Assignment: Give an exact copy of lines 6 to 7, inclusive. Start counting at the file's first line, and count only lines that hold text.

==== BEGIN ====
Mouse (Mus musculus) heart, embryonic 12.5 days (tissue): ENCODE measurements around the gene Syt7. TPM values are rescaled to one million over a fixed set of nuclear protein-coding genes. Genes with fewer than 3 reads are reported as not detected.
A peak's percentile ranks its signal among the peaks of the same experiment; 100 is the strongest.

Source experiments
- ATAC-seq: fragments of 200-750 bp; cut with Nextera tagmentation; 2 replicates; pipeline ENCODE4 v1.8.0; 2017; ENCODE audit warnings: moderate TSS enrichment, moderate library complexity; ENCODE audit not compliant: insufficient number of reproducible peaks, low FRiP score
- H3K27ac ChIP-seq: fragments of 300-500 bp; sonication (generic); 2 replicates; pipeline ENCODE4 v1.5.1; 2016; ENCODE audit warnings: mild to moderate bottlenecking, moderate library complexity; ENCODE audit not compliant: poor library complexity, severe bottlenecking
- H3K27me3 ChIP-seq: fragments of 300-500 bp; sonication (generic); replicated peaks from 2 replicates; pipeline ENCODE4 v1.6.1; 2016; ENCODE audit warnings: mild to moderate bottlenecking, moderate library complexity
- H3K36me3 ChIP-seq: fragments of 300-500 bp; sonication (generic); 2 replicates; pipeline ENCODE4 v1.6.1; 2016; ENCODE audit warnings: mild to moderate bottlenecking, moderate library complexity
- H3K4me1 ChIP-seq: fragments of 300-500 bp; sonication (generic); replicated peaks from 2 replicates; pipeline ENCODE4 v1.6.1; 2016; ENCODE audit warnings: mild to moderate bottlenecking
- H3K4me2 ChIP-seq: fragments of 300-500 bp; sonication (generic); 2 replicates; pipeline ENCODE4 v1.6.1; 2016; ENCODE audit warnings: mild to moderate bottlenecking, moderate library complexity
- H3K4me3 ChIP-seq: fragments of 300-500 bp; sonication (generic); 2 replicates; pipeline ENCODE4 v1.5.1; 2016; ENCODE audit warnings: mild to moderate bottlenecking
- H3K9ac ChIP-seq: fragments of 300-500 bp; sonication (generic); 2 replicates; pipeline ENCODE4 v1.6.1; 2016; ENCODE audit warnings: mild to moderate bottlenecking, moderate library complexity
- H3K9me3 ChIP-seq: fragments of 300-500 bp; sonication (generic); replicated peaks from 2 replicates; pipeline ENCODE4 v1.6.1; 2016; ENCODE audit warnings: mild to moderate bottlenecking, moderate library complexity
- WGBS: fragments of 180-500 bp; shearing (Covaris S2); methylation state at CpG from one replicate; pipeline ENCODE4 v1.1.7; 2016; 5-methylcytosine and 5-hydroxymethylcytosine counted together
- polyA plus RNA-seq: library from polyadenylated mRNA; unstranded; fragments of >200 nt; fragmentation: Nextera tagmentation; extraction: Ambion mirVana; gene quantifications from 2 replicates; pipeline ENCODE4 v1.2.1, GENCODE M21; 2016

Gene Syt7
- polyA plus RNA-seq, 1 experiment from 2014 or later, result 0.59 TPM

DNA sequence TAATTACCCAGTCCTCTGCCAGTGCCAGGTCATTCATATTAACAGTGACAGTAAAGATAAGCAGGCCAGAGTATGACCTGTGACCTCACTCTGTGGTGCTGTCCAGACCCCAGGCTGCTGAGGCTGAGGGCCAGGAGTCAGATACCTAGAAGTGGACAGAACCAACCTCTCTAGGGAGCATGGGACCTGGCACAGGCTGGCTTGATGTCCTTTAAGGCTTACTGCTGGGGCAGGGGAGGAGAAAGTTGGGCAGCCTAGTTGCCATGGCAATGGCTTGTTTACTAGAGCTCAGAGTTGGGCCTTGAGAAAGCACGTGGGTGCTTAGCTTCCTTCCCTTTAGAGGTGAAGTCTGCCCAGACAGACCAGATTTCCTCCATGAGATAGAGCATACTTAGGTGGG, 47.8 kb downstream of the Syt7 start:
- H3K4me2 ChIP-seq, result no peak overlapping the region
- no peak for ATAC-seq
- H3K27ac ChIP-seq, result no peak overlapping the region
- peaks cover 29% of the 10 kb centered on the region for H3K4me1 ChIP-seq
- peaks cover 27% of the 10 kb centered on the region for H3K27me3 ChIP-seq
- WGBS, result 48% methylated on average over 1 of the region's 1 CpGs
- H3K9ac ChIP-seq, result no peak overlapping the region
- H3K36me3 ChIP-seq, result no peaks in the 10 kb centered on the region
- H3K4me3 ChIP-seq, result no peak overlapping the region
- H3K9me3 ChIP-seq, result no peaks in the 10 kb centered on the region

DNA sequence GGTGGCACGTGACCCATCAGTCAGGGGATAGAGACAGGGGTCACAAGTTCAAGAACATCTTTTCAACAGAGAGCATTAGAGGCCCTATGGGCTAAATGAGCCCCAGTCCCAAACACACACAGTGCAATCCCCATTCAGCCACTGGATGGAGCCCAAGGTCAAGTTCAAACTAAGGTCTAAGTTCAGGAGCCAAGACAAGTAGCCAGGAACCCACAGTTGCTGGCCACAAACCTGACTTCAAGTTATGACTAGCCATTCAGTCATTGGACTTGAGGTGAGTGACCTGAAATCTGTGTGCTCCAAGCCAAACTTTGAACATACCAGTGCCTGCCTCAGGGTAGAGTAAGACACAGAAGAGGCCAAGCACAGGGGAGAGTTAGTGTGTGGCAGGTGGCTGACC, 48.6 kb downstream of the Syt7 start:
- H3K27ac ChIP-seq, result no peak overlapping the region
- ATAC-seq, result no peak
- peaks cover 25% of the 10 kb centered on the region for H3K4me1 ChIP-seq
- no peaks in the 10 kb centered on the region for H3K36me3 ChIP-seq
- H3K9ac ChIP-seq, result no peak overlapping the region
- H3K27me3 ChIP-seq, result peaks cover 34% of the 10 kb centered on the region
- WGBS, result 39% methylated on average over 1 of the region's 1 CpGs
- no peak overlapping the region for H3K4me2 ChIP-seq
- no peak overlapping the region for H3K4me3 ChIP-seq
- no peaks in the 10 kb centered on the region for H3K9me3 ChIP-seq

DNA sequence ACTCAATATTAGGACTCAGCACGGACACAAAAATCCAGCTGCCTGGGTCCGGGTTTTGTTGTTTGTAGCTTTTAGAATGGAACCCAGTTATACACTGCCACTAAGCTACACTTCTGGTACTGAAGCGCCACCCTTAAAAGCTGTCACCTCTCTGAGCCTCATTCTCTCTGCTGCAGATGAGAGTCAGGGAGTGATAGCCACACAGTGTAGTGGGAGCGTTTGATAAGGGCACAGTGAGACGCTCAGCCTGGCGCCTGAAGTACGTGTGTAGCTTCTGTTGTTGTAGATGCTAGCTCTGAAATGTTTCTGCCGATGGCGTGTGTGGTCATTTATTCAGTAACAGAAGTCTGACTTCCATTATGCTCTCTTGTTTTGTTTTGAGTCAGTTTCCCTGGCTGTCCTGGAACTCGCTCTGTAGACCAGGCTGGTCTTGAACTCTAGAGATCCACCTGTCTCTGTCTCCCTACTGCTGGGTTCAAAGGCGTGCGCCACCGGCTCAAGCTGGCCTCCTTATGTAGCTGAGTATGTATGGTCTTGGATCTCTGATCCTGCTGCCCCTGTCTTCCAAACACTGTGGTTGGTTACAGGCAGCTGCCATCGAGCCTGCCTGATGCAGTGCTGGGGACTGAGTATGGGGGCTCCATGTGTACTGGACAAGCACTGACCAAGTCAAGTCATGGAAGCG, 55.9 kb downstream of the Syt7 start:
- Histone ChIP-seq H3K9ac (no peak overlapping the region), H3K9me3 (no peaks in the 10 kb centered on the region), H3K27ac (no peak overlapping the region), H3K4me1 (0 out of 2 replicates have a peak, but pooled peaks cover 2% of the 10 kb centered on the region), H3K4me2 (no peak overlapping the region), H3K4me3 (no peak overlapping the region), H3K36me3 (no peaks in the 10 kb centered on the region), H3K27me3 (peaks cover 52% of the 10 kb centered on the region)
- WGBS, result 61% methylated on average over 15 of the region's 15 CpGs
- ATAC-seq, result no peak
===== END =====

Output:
- H3K27me3 ChIP-seq: fragments of 300-500 bp; sonication (generic); replicated peaks from 2 replicates; pipeline ENCODE4 v1.6.1; 2016; ENCODE audit warnings: mild to moderate bottlenecking, moderate library complexity
- H3K36me3 ChIP-seq: fragments of 300-500 bp; sonication (generic); 2 replicates; pipeline ENCODE4 v1.6.1; 2016; ENCODE audit warnings: mild to moderate bottlenecking, moderate library complexity